Omega-3 Fatty Acids Important for Developing Fetuses and Infants

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New studies on omega-3 polyunsaturated fatty acids (PUFAs) confirm the importance of these nutrients in the diets of pregnant women and infants. They also document the relationship between higher intakes of omega-3s and lower risk of depressive symptoms as well as Alzheimer's disease in adults. These findings and more are summarized in the August 2012 PUFA Newsletter and Fats of Life e-newsletters for health professionals and consumers, respectively.

In one study, there were clear benefits in the infants of mothers who took supplements of the omega-3 DHA. The infants weighed more and were less likely to be born very preterm or weighing less than 5.5 pounds. They were also less likely to develop medical complications or die. Two other studies found that several measures of infant development were positively associated with higher levels of DHA through 18 months of age.

"These findings add to the many reasons why pregnant women are strongly advised to consume at least 200 mg of DHA per day or more during pregnancy," says PUFA Newsletter and Fats of Life Editor Joyce Nettleton, DSc.

Many studies link low intakes of omega-3 fatty acids with a greater likelihood of developing depressive symptoms. New research among US adults confirmed this in a big way: intakes of the omega-3s EPA and DHA were associated with a 25 percent lower likelihood of depressive symptoms.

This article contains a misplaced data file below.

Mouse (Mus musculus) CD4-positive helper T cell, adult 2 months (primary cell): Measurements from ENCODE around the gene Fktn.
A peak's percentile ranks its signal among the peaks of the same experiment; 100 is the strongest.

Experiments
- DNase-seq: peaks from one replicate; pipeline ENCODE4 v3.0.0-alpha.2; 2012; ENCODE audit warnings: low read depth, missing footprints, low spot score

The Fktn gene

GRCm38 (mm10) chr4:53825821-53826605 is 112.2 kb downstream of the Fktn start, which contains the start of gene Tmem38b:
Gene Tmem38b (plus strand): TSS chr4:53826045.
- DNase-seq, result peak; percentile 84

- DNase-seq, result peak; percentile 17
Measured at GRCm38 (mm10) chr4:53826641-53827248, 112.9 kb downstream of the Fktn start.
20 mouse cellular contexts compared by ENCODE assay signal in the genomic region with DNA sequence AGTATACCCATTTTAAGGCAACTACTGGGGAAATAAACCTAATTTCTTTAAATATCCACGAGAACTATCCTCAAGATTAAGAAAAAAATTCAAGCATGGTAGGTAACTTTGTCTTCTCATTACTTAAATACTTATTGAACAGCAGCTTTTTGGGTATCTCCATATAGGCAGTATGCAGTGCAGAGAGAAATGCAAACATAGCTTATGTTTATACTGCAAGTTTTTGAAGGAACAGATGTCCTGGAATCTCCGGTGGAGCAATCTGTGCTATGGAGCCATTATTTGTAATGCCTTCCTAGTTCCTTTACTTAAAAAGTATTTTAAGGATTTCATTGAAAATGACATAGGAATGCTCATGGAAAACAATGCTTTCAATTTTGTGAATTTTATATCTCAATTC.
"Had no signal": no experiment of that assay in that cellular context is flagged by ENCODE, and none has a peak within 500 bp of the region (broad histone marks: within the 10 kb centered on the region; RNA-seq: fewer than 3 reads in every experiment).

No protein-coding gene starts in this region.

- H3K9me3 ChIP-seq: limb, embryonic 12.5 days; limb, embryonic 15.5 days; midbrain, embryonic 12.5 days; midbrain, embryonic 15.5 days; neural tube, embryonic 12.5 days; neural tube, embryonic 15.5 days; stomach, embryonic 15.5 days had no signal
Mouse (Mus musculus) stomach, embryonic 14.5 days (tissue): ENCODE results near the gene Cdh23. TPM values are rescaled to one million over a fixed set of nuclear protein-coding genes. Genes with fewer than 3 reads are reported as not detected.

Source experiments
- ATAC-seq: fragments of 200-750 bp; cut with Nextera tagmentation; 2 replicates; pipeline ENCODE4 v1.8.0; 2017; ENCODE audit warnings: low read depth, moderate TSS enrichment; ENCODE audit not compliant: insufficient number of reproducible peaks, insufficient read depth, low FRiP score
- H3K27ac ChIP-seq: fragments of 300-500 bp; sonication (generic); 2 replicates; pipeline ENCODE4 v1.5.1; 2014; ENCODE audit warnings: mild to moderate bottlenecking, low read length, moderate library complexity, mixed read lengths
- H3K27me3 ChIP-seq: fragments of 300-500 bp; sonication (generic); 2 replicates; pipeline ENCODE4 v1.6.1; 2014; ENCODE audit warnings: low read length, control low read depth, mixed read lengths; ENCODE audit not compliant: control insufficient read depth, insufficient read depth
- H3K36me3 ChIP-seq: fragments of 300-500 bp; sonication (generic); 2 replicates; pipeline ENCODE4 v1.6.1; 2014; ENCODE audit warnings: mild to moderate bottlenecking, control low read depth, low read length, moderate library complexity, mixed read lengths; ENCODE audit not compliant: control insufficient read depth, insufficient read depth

"Even considering the limitations of dietary studies, this was a remarkable finding," notes Nettleton. "What makes this study different from most other observational studies is that it represented all adults 20 years of age and older, regardless of their risk. Depressive illness strikes all ages, so these findings suggest that omega-3 consumption is important throughout life, not just in infancy and aging."

Markers of Alzheimer's disease may be also reduced with regular intake of EPA and DHA. A new study showed that healthy, older adults with the highest intakes of omega-3s had the lowest blood levels of a harmful substance associated with Alzheimer's disease compared with those having the lowest omega-3 consumption. Another study suggested that higher intakes of EPA and DHA were associated with higher cognitive scores and possibly greater gray brain matter volume in 75-year old adults without dementia.

To read and subscribe to the complimentary PUFA Newsletter and Fats of Life e-newsletters, go to